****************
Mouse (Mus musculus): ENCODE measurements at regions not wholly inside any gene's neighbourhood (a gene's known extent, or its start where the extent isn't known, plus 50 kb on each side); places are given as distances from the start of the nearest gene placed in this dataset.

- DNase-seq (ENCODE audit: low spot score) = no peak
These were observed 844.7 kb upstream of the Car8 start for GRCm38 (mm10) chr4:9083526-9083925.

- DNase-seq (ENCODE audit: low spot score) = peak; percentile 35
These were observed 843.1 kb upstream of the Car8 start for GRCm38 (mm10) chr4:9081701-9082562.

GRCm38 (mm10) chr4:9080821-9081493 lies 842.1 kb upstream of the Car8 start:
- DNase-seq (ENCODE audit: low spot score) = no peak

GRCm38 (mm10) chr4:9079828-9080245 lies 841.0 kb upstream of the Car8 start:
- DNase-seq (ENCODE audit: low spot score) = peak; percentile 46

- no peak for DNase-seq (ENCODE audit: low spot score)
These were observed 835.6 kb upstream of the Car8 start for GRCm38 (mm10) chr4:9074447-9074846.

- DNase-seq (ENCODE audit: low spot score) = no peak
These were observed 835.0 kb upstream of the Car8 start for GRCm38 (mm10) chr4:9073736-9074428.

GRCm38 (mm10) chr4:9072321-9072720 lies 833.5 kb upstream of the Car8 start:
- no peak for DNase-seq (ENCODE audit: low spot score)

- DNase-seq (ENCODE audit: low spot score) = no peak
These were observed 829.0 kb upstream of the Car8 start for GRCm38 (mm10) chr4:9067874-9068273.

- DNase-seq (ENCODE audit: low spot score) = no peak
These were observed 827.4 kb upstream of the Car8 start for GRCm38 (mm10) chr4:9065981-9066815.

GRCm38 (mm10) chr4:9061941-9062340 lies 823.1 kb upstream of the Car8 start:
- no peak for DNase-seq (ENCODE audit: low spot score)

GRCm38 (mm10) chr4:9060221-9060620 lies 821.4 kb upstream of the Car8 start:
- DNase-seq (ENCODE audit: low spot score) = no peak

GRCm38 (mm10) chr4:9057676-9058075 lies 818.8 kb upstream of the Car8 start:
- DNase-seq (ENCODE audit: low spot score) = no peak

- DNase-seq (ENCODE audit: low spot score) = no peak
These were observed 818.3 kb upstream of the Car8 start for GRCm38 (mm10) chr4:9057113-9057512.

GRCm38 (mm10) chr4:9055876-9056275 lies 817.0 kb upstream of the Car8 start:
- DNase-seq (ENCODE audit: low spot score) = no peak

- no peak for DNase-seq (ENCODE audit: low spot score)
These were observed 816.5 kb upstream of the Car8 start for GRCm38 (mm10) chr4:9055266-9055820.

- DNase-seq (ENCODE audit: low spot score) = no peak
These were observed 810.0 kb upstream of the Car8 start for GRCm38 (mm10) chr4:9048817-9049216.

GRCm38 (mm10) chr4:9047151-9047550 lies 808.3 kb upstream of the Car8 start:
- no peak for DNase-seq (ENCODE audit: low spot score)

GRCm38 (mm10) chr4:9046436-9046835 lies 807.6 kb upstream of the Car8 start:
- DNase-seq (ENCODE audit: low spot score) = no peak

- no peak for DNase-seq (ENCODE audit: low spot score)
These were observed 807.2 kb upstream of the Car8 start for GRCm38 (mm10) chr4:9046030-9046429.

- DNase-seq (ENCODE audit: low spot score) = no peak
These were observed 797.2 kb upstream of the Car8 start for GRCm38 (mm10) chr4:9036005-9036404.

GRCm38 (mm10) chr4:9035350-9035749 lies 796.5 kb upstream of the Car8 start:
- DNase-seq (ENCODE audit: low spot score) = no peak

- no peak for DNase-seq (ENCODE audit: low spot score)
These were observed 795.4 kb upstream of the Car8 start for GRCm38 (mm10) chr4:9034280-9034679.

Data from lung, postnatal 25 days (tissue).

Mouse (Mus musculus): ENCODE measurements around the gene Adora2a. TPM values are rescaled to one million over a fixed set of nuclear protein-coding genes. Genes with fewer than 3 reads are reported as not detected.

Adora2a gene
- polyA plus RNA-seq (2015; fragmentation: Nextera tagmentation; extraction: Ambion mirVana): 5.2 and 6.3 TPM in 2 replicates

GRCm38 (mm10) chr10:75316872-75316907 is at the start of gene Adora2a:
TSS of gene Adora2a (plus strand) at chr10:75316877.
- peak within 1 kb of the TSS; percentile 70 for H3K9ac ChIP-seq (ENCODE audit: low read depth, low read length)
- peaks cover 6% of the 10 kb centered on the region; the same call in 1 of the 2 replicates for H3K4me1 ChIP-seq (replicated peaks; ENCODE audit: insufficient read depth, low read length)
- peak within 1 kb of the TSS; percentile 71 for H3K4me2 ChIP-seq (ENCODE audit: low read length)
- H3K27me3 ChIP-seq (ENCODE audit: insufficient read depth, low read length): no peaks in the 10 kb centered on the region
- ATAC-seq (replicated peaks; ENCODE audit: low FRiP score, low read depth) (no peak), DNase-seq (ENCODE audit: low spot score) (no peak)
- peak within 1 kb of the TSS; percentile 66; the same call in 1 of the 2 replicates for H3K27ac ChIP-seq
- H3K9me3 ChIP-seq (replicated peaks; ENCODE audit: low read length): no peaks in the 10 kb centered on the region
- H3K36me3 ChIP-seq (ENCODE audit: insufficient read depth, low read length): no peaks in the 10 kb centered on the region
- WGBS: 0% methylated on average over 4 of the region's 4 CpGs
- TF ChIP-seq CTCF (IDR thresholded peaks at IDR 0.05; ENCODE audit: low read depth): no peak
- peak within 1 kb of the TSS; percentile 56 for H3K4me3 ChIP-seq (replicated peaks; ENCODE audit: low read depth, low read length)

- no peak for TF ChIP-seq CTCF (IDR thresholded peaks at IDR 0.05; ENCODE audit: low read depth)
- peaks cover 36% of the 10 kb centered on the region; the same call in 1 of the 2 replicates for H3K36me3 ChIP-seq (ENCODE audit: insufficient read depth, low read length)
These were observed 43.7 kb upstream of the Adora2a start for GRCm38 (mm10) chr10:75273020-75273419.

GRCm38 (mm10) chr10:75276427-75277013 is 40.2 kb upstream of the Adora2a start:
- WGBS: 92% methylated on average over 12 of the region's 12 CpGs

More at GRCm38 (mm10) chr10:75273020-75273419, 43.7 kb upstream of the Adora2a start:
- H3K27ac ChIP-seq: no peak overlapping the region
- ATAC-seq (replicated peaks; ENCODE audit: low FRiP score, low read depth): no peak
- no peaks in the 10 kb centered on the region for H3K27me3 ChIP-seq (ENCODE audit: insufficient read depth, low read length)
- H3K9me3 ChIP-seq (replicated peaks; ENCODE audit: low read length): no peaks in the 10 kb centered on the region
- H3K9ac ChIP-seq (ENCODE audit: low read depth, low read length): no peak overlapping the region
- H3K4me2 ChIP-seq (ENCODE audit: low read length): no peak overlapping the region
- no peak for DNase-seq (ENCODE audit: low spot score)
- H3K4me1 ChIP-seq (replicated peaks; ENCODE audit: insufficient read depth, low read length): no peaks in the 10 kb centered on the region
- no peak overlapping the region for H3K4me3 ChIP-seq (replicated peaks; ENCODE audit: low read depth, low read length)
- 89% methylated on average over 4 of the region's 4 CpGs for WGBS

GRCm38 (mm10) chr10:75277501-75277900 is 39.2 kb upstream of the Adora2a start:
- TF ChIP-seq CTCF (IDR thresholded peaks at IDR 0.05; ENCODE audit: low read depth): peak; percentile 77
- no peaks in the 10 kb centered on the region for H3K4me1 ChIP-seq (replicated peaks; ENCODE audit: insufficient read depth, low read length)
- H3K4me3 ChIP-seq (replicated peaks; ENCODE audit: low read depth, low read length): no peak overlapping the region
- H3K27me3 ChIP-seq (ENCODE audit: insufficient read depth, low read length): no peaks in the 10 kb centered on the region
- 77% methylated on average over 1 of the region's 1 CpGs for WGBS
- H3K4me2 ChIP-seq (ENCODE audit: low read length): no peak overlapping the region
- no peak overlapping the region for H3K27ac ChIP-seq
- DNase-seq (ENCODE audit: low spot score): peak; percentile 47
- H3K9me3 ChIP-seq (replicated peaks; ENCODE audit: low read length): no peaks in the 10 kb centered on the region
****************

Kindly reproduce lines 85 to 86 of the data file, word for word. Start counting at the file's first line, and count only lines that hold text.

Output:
- H3K4me2 ChIP-seq (ENCODE audit: low read length): no peak overlapping the region
- no peak overlapping the region for H3K27ac ChIP-seq